Learning to Love Running

Spring 2024
Photo by MarathonFoto

At Colgate, the only running I did was for student government. But, in November 2022, I was enticed by a Black Friday discount for a half-marathon, the Philadelphia Love Run. I loathed running, but apparently I will do strange things for a good deal.

In the weeks leading up to the race in March 2023, I knew just who to reach out to: my friend Jordan Chervin ’17. Jordan was a former student-athlete on the cross country and track and field teams. After Colgate, she became a member of the Central Park Track Club in New York City and was continuing
to set new personal records in every distance. She very kindly answered my many questions about running and what to expect at a race. When I crossed the finish line, I didn’t have to tell her; she had been tracking my progress online.

Instead of quitting while I was ahead, I signed up for the Philadelphia Half Marathon in November 2023. This time, Jordan proposed a more formalized coaching arrangement. I set a goal time (2:17, a 9-minute improvement from my first race) and defined my own limits on training (I wasn’t willing to run more than three times or 22 miles a week). Based on her experience, Jordan developed a 10-week training plan that included interval workouts, speed work, and long runs. Though this was her first time coaching a runner and I was a beginner, there was a great synergy because we both enjoy creating and following detailed plans. We used a shared spreadsheet to keep track of my progress over time and analyze prior results.

Based on my feedback from workouts, as the weeks went by, Jordan became confident that I would beat my goal of 2:17. I was less sure; 9 minutes is a lot to cut off a previous time. To raise the stakes for a good cause, I promised to support a charity of her choice if I beat 2:15, which seemed crazy at the time. Looking back, Jordan noticed parallels between our exchange and her own journey in training for the California International Marathon at the same time; her training partners, who were seasoned marathoners, had also said she was capable of running a marathon in a time that seemed unfathomable to her.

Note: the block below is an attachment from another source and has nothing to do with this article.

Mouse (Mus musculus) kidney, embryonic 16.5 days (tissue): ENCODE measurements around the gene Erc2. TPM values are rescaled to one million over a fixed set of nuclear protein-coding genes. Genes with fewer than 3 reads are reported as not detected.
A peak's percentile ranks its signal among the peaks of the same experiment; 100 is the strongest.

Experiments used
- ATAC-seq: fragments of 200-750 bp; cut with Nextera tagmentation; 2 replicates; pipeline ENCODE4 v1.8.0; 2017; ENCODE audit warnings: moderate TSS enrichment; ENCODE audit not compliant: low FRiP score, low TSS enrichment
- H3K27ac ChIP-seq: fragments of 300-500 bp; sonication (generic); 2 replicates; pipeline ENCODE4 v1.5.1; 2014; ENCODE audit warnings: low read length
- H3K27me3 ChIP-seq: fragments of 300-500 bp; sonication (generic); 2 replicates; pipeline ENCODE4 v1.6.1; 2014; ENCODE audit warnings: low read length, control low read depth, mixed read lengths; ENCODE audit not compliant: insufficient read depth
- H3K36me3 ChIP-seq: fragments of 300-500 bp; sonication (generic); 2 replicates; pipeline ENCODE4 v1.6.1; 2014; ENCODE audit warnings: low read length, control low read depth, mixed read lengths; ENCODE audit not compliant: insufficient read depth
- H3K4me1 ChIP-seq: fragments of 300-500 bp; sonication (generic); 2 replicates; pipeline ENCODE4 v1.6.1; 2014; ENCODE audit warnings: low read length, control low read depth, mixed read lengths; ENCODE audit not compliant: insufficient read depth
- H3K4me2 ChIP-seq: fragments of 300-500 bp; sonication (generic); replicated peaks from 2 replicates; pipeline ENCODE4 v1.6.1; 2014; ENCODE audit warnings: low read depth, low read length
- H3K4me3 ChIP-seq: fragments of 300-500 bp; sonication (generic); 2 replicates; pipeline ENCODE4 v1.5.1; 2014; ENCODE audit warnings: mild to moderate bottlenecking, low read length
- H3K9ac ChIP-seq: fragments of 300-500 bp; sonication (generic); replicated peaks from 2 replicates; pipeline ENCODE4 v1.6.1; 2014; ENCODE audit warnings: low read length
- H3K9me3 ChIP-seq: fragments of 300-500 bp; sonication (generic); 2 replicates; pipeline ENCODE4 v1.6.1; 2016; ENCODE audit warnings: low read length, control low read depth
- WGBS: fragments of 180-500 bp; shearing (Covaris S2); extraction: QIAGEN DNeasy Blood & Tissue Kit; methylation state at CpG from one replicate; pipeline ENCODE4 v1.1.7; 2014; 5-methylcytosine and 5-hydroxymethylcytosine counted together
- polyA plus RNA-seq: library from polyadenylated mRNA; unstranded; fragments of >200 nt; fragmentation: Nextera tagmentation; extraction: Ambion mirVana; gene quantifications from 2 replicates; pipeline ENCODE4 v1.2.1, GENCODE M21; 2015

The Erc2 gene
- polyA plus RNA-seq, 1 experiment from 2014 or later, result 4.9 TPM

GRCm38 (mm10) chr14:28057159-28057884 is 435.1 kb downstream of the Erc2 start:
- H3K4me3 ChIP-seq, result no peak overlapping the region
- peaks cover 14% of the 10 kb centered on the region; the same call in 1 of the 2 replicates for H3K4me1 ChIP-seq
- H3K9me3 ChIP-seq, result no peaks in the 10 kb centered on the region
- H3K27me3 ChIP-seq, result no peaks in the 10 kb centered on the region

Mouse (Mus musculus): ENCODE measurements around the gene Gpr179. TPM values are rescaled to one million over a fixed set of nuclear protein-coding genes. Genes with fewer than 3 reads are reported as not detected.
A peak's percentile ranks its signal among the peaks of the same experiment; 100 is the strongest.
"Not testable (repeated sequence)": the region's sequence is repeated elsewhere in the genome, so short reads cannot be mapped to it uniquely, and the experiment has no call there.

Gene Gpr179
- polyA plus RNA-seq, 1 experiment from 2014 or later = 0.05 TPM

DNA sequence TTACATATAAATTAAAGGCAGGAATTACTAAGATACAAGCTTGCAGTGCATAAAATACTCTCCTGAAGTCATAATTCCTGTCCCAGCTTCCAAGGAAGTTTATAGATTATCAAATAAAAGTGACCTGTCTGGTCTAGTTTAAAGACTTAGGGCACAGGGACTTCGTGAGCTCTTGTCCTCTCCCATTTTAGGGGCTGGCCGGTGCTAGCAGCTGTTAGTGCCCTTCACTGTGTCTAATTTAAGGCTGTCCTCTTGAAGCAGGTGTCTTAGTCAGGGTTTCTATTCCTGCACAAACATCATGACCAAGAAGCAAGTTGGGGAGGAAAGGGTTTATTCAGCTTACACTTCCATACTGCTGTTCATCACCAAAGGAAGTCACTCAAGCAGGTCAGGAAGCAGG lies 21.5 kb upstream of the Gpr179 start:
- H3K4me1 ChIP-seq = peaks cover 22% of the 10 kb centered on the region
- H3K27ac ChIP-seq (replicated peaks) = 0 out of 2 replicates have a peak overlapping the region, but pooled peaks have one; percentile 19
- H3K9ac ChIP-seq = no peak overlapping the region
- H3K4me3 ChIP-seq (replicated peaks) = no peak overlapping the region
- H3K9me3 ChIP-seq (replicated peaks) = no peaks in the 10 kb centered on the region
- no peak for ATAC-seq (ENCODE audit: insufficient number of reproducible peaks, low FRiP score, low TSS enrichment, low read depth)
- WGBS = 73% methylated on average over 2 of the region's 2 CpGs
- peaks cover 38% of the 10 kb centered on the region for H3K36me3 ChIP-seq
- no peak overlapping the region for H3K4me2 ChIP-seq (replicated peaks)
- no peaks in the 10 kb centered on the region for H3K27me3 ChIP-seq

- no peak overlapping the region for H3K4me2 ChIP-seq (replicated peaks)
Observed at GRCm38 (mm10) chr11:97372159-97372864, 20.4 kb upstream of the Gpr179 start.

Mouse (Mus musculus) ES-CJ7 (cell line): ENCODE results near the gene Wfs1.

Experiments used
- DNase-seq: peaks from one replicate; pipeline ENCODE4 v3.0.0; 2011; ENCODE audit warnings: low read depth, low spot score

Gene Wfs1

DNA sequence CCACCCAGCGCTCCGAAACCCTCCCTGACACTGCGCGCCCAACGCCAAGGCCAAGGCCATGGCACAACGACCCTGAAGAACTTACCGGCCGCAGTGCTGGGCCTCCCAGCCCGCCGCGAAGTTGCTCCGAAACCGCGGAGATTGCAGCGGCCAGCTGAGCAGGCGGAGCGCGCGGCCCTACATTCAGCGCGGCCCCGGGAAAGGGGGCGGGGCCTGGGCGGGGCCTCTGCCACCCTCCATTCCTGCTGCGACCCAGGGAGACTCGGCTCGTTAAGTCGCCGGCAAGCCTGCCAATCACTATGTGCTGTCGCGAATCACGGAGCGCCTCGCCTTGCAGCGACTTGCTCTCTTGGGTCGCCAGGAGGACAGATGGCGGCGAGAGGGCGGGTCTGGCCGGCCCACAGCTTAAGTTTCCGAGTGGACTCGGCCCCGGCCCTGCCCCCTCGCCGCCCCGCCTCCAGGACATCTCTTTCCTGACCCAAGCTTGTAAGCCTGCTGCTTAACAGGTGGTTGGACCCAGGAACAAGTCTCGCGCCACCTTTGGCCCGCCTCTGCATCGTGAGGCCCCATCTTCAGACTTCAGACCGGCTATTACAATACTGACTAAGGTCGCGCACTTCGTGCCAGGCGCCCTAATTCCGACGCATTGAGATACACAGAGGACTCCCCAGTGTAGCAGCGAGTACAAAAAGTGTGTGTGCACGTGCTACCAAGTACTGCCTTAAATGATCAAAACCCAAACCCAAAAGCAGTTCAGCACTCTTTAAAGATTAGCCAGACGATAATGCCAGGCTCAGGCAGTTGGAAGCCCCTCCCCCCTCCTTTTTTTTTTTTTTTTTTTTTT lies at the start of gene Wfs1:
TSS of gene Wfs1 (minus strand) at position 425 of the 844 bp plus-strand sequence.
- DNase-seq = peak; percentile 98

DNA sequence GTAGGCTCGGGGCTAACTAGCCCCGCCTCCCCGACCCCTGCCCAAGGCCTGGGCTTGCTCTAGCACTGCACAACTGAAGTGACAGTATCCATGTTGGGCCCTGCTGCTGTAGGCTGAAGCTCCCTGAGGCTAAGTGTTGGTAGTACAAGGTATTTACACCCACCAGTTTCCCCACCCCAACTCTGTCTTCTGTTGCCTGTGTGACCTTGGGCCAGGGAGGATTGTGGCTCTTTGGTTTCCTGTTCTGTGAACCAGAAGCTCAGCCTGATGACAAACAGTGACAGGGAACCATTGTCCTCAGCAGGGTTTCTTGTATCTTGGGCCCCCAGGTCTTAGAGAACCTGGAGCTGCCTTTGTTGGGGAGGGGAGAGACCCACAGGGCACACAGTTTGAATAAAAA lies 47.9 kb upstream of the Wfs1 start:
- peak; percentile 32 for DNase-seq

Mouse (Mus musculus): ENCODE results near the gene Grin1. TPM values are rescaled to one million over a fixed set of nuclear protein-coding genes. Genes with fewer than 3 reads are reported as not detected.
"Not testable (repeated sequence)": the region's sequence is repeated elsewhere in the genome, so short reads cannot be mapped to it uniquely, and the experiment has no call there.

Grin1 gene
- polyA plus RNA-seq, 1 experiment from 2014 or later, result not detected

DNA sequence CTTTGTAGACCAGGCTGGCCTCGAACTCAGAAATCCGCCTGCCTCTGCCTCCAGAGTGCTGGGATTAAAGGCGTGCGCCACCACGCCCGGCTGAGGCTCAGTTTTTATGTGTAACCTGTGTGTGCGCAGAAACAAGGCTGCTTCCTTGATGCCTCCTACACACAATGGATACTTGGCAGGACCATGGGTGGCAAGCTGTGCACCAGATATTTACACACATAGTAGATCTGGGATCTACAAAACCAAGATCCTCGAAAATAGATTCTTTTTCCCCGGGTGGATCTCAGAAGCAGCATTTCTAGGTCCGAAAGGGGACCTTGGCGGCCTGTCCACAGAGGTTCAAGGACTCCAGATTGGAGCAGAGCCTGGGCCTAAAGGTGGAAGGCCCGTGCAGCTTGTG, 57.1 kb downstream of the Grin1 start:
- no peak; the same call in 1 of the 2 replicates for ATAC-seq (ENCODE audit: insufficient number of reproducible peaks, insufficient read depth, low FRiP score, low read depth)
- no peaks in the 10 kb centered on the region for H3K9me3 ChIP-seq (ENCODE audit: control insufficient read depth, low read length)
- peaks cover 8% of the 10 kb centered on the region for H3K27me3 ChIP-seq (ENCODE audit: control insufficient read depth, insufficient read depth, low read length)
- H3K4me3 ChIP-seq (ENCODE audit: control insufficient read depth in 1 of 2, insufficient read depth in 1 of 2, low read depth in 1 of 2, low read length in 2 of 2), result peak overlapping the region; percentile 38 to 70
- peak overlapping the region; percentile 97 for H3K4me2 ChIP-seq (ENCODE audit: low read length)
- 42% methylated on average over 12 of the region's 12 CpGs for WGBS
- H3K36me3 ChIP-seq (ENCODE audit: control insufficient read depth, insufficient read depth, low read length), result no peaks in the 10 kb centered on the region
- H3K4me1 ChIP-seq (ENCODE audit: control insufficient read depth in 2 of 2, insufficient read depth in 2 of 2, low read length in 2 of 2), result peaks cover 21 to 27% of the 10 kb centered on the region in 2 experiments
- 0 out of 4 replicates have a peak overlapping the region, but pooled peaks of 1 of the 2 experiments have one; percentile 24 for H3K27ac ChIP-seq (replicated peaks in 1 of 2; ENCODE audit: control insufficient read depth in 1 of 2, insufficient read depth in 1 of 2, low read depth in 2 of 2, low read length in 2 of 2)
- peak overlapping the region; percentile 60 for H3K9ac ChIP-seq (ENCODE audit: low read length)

Both Jordan and her training partners turned out to be right in their respective assessments. I surprised myself by running my second half-marathon in 2:12 — a 14-minute faster personal record — and donated to the Brave Like Gabe Foundation, which was founded by professional runner Gabriele Grunewald and supports rare cancer research. A 2:13 finishing time and a 13-minute personal record would have been even better for the purposes of a Colgate essay, but alas, we cannot control everything. Weeks later, Jordan ran her marathon in 3:16, comfortably qualifying for the 2025 Boston Marathon.

I will begrudgingly admit that I like running now, and I attribute a lot of this to Jordan. Through her coaching and how much she helped me, it was incredibly clear to me that she loved the sport. Her enthusiasm and joy was infectious. I’m delighted that this endeavor has brought us closer. Oddly, we didn’t meet until our final month of college: Jordan was selected as the class orator and I was the class president, and we each gave a speech at our senior brunch. Though we have never lived in the same city since graduation, we were able to collaborate through texts, calls, Google Workspace, and Strava.

So, what’s next? I have my sights set on several races in 2024, including the Hong Kong Half Marathon and the Broad Street Run in Philadelphia. Meanwhile, Jordan is open
to coaching others in the future. As she likes to point out, she has a 100% success rate of helping her athletes achieve new records.

OT Tang ’17 majored in political science and international relations at Colgate and today is the social impact lead at Integrated Biometrics.